NATIONWIDE (July 2020) – As vaccine research for the virus becomes more and more progressive, some researchers are already trying to determine to whom the shots should be administered to first. Many have said key national security officials, high-risk individuals, and essential workers should be prioritized.
That conversation, however, became controversial when Melinda Gates and others began suggesting that Black people and other people of color should also get the vaccine first.
“In the U.S., that would be Black people next, quite honestly, and many other people of color. They are having disproportionate effects from COVID-19,” Gates told Time. Next, she said, would be people with underlying conditions, older people, and essential workers.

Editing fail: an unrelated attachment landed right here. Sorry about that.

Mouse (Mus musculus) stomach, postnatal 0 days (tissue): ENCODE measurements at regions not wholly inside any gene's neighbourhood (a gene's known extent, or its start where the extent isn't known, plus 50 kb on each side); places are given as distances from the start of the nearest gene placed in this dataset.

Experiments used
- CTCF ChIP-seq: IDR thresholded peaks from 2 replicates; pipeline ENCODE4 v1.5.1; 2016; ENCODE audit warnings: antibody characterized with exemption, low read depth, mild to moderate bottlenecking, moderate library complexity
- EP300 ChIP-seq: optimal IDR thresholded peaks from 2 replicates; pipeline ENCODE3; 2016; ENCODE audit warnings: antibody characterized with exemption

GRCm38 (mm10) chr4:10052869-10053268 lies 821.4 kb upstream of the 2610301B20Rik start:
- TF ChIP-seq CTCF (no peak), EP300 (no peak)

It is true that studies show that Black people are more likely to have underlying health conditions and have jobs that require them to work outside the home. Aside from having a disproportionate amount of COVID-19 related cases, Black people are also more likely to contract and die from the virus.
However, many African Americans, in particular, are very skeptical about vaccines since they have been used by the U.S. government in the past to knowingly inject them with diseases. One famous example in history is the Tuskegee Experiment, a clinical study carried out between 1932 and 1972, where thousands of African American men in Alabama were injected with syphilis and were experimented on for decades. Years later, a settlement of $10 million was awarded to the surviving participants.